io_uring

what went wrong with io_uring?

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  1. 2 months ago
    Anonymous

    Did it though?
    Did it went wrong?

    • 2 months ago
      Anonymous

      Everything goes wrong when OP has something to do with it, so he's just projecting that onto io_uring.

  2. 2 months ago
    Anonymous

    Nothing. Google just intentionally uses old kernels.

  3. 2 months ago
    Anonymous

    bad programmers like to give nonspecific criticisms about software they don't understand in order to feel more competent and knowledgeable than they really are.

  4. 2 months ago
    Anonymous

    It's a useful feature that offers good performance... as long as you don't care about security.

  5. 2 months ago
    Anonymous

    Yet another Linux micro-optimization that's useful only for some very specific users and that turned out to be not well designed?

  6. 2 months ago
    Anonymous

    >what went wrong
    IO speed doesn't matter.
    Its never even close to being the bottleneck in any program. Enabling it means the thing that takes up 0.5% of your programs runtime runs in 0.4%, wowee.

    • 2 months ago
      Anonymous

      and for that insignificance you are compromising security

    • 2 months ago
      Anonymous

      io_uring isn't for I/O speed, it's to cut down syscall overhead.
      Here's how it works from my memory:
      >traditional I/O makes a syscall for each I/O operation (like a write)
      >io_uring avoids most syscalls
      >it's an synchronous ringbuffer with I/O commands
      >to start an I/O op, you write a command OP to the ringbuffer
      >the kernel will work down the command list without userspace interaction
      >this minimizes the number of required syscalls

      • 2 months ago
        Anonymous

        yeah i should have said IO syscall overhead doesn't matter

        i wasn't talking about the actual read / write speed, obviously io_uring does nothing to improve that

        • 2 months ago
          Anonymous

          Someone who's doing HFT would probably disagree.
          But yes, I don't know why they would add this shit just to micro-optimize some singular use cases some companies have.
          Even if you agree that you need it, why not at least make it generic to most syscalls?

          • 2 months ago
            Anonymous

            >Someone who's doing HFT would probably disagree
            i assume for anyone doing such expeditious operations its basically a requirement to have completely optimized the entire execution chain anyway. Like in HFT the process that makes trading decisions is probably written top to bottom in some very specific CPU microcode in the first place with 0 layers of abstractions. There are no syscalls to be worried about overhead for.

            >IO speed doesn't matter.
            [...]
            >Yet another Linux micro-optimization that's useful only for some very specific users
            try to implement async IO yourself, web is bound by IO (database, serving HTML/files)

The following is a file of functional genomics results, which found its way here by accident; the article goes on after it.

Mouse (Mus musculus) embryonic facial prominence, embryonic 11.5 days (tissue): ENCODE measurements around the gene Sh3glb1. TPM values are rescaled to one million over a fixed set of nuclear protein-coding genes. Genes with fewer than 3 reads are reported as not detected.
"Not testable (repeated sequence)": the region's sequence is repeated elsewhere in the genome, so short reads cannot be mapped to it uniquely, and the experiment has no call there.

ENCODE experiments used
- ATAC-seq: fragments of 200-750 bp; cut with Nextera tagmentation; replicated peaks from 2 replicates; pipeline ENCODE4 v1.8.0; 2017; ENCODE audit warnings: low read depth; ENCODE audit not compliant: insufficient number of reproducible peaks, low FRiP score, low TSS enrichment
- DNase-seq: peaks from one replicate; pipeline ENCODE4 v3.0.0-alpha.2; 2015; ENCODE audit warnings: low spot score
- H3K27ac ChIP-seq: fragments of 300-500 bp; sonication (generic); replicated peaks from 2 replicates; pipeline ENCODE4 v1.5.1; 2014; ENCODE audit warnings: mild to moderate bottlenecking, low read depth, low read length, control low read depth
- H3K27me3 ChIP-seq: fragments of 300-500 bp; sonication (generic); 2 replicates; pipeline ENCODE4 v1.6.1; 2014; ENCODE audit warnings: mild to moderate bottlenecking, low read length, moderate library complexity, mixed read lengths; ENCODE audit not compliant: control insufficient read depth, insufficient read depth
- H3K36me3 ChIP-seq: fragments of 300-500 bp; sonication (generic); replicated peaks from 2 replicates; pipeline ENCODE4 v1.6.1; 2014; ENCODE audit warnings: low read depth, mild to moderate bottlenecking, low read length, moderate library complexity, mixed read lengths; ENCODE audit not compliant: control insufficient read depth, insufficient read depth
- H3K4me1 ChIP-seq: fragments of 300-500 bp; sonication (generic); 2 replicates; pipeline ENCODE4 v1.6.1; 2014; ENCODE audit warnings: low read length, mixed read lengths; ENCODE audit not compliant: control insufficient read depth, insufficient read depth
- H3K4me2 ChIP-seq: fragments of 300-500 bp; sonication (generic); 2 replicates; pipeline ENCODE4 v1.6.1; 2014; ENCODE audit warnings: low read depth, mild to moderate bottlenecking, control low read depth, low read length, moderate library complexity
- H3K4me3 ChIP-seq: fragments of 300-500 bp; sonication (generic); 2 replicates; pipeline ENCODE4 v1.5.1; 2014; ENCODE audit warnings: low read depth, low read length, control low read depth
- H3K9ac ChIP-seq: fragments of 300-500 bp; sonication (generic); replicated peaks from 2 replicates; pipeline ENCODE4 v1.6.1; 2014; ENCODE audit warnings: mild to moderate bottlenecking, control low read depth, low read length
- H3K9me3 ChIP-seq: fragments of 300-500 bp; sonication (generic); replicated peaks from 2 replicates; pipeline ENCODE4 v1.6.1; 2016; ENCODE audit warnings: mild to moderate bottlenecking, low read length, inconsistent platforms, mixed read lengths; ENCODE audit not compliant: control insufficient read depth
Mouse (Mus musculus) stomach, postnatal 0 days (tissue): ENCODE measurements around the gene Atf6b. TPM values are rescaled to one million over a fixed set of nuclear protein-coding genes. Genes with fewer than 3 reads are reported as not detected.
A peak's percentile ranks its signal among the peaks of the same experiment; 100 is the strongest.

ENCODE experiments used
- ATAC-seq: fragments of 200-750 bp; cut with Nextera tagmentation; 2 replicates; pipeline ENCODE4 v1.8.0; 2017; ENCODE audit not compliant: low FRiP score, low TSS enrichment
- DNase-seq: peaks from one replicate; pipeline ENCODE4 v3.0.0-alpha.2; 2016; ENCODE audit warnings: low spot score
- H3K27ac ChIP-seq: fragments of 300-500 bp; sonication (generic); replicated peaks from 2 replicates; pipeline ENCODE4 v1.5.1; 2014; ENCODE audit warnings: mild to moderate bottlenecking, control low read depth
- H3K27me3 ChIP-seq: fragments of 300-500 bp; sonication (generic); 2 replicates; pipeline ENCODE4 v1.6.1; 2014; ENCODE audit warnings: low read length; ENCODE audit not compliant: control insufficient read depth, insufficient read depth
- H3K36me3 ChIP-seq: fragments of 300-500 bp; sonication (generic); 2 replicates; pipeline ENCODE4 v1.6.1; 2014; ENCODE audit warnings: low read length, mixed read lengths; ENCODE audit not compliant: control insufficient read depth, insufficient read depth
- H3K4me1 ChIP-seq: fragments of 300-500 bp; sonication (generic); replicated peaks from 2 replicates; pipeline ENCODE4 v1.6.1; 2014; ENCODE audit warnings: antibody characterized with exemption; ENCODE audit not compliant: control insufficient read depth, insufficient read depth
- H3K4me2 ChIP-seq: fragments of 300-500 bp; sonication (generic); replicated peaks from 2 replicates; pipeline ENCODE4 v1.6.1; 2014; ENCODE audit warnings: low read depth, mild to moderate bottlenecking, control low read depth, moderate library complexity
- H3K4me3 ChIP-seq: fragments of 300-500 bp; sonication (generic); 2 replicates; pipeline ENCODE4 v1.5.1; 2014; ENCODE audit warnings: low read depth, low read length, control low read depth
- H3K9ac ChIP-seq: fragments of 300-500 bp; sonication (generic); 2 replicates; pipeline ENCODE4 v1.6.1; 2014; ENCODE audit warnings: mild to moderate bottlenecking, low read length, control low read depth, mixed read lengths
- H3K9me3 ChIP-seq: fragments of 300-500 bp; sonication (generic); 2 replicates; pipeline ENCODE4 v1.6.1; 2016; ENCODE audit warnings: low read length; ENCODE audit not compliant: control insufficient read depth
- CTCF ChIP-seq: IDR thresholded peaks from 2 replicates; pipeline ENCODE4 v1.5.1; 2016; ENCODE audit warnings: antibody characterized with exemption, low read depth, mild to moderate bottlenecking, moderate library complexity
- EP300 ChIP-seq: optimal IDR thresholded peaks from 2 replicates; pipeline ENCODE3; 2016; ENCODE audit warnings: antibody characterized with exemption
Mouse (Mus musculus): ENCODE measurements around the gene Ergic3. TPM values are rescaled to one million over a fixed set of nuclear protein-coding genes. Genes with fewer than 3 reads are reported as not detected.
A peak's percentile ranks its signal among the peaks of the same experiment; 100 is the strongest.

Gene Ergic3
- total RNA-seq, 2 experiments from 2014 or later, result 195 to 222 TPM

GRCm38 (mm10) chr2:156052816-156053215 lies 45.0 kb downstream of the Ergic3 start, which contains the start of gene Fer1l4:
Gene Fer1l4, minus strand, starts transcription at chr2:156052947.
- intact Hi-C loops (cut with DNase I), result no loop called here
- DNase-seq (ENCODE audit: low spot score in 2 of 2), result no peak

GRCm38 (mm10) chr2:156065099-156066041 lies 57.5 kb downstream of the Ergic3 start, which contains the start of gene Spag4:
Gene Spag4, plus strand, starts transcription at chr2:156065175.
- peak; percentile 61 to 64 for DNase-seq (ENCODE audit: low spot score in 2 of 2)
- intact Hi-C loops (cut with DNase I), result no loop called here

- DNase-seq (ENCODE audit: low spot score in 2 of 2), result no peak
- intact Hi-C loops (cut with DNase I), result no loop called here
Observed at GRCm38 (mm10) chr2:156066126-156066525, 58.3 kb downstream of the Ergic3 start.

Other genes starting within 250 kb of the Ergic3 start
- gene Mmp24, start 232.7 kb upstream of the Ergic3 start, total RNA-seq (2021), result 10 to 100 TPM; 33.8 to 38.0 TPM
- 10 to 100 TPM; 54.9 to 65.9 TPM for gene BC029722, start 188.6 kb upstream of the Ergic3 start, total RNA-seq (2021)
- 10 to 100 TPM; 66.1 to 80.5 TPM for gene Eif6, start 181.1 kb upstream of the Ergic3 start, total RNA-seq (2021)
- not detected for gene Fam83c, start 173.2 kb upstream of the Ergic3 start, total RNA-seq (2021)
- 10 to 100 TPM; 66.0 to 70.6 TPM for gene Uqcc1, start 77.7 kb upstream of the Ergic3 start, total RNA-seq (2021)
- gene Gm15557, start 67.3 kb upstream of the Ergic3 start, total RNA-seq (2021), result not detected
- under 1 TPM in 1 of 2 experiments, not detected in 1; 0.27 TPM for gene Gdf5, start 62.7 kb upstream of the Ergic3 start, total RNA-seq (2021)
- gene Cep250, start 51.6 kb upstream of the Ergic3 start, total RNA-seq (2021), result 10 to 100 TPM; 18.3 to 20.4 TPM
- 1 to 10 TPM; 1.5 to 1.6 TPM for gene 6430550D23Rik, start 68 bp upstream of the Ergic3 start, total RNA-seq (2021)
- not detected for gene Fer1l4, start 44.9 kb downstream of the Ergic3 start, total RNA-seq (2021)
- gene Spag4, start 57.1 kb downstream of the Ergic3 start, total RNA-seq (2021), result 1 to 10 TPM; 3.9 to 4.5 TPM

>web is bound by IO
            i dont believe that. I think you mean the web is bound by packet latency & IO speed, but not syscall overhead which is what io_uring improves. Syscall overhead executes in like .1% of the time it takes to actual read the file data and for a packet to reach you. You would never be able to tell the difference requesting pages off of a server with io_uring and one without.

          • 2 months ago
            Anonymous

            They put a httpd into the Linux kernel once.

          • 2 months ago
            Anonymous

            Why would they do HFT on a non-realtime OS?

    • 2 months ago
      Anonymous

      >IO speed doesn't matter.

      Yet another Linux micro-optimization that's useful only for some very specific users and that turned out to be not well designed?

      >Yet another Linux micro-optimization that's useful only for some very specific users
      try to implement async IO yourself, web is bound by IO (database, serving HTML/files)

      • 2 months ago
        Anonymous

        Do any web servers or databases support uring?
        To be honest if performance is that important, just come up with a way to run userspace and kernel in the same address space. Security isn't a concern, just isolate the whole thing which you'll do anyway.

        • 2 months ago
          Anonymous

          Nothing. It works.

          Many:
          equery d liburing
          * These packages depend on liburing:
          app-containers/lxc-5.0.3 (io-uring ? >=sys-libs/liburing-2)
          (io-uring ? >=sys-libs/liburing-2)
          app-emulation/qemu-8.2.2 (io-uring ? sys-libs/liburing)
          (io-uring ? sys-libs/liburing)
          dev-db/mariadb-10.11.6 (kernel_linux ? sys-libs/liburing)
          (kernel_linux ? sys-libs/liburing)
          net-fs/samba-4.19.4 (sys-libs/liburing[abi_x86_32(-)?,abi_x86_64(-)?,abi_x86_x32(-)?,abi_mips_n32(-)?,abi_mips_n64(-)?,abi_mips_o32(-)?,abi_s390_32(-)?,abi_s390_64(-)?])